The appropriate linear transformation M (see FIG. 8) is the one that sends the three vertices of the world space triangle, A, to those of the corresponding texture-space triangle, B. It is produced in the following fashion. Assuming M is affine, it is uniquely determined by a non-degenerate triangle and its image. Thus, if t1,t2 are the directed edges of B, and w1,w2 are the corresponding ones in A, then M is found by solving:

Mwi=ti,i=1,2  (1)

as depicted in FIG. 8. More concisely, put T=(t1,t2), meaning the matrix with columns t1 and t2, and put W=(w1,w2). Then equation 1 states that MW=T and therefore:

M=TW−1  (2)

In order to solve equation 2, w1 and w2 must be represented as planar vectors in the plane defined by A, as opposed to being represented as 3D vectors. One way to do this is to construct a planar orthonormal frame P={p1,p2} out of the wi's: p 1 = w 1 w 1 ( 3 ) p 2 = ( w 1 w 2 ) w 1 ( w 1 w 2 ) w 1 , ( 4 )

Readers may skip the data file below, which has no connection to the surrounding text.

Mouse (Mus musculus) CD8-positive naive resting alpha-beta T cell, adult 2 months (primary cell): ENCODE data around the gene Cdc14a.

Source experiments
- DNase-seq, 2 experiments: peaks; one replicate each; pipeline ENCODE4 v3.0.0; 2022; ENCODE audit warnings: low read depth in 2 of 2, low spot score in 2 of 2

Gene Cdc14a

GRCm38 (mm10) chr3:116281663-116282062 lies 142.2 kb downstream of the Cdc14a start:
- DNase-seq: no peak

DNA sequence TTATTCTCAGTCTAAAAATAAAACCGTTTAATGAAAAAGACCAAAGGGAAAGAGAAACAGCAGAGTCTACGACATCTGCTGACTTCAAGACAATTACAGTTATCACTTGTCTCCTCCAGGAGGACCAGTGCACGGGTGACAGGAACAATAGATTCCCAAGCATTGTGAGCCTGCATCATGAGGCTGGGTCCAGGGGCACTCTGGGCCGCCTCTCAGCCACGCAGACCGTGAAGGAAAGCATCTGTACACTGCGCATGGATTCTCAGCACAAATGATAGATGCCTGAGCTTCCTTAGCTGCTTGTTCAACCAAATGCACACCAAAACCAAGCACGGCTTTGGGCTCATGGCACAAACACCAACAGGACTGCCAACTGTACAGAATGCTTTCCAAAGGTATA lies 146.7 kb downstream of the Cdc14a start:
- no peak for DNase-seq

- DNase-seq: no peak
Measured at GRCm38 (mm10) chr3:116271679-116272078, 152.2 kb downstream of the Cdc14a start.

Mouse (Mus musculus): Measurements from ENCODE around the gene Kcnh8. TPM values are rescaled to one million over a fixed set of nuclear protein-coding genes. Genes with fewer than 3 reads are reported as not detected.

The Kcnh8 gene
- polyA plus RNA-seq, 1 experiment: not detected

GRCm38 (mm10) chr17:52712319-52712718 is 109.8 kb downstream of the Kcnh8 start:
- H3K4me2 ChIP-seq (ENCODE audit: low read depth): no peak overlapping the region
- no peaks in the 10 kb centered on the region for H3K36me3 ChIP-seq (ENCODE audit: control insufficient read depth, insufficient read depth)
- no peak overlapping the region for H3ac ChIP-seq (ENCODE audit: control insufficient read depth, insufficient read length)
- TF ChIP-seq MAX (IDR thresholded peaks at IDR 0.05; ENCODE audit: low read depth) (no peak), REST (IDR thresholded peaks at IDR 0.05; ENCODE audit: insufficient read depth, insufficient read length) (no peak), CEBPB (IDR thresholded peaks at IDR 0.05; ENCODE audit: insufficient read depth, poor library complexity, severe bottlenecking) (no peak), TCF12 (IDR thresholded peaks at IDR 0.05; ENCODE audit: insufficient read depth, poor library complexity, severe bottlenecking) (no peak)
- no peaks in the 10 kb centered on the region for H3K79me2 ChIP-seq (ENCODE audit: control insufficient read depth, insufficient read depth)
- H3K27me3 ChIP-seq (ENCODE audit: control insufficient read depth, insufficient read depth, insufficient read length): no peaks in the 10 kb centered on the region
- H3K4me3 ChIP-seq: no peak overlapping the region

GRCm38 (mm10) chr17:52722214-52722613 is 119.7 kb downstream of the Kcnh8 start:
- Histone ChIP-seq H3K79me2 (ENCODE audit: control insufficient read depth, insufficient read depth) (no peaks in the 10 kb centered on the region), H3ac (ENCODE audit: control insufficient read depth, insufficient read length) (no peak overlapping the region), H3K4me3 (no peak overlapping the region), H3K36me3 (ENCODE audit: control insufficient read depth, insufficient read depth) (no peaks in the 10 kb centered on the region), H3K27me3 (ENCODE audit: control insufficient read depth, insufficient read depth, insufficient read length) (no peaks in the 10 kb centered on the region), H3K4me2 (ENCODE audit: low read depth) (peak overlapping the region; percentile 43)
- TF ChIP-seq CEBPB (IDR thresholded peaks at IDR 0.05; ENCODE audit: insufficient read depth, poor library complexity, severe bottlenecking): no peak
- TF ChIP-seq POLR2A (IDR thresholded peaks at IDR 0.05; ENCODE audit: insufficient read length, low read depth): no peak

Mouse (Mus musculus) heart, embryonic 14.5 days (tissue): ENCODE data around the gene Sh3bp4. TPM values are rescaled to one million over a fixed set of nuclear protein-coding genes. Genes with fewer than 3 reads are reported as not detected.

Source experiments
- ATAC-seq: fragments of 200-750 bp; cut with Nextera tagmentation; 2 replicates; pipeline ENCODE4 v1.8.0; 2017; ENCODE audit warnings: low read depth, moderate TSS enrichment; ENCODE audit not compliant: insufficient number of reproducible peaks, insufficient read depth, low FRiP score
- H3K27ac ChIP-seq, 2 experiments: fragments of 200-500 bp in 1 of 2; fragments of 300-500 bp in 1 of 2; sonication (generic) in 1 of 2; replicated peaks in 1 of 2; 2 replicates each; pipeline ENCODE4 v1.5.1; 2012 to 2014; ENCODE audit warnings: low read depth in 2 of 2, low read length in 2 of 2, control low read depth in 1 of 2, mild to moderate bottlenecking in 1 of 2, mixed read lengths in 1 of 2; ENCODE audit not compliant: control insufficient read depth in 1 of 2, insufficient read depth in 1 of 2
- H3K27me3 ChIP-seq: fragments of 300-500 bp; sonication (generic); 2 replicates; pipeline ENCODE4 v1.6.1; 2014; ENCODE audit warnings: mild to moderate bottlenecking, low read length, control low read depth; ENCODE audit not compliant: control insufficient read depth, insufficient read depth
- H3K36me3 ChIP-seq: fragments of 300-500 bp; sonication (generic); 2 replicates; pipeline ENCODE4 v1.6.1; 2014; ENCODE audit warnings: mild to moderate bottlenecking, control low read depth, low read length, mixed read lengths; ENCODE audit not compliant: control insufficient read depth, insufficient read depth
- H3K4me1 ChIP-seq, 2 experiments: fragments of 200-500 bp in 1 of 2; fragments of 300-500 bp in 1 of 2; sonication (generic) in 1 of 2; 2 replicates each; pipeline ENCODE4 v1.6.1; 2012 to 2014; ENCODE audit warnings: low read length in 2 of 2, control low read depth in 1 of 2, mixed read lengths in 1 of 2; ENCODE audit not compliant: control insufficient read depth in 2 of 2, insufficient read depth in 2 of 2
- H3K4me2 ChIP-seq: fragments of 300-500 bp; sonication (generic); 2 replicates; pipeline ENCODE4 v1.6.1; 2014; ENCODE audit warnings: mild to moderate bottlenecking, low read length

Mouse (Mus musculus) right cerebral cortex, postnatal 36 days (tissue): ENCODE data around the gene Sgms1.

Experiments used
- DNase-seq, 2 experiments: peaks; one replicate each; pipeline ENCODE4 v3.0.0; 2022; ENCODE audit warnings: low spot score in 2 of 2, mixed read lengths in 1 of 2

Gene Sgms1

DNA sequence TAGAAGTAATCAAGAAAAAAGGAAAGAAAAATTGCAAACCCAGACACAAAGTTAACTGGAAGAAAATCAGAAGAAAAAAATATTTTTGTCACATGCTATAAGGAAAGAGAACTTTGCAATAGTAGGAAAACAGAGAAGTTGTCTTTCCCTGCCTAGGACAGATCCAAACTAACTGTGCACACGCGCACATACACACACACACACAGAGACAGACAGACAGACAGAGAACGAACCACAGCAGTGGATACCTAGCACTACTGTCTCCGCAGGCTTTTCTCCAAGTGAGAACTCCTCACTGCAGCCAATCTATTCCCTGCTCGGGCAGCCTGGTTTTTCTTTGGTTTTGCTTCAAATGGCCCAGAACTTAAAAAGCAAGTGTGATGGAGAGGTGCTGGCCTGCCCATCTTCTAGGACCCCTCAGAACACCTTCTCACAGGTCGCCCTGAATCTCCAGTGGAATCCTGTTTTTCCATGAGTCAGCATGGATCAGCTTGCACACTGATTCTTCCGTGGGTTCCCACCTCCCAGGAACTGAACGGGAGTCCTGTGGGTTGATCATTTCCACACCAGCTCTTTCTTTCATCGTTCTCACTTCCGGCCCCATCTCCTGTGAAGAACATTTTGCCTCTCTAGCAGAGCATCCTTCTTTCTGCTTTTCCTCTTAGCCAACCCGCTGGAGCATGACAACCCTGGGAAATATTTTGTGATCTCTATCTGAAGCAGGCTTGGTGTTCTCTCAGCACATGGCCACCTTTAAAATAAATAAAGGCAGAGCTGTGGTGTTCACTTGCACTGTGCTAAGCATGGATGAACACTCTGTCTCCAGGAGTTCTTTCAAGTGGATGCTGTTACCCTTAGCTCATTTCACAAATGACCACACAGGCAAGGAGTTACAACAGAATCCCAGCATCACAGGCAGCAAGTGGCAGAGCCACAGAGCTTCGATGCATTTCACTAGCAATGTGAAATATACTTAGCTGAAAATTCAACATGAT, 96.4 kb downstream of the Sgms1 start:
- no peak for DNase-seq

where the wedge “{circumflex over ( )}” denotes the vector cross product. In this frame, the world space vectors are:

W′1=(w1p1,w1p2)=(∥w1∥,0)  (5)

 w′2=(w2p1,w2p2).  (6)

Putting W′=(w′1,w′2) and substituting it for W in equation 2 will produce the required M.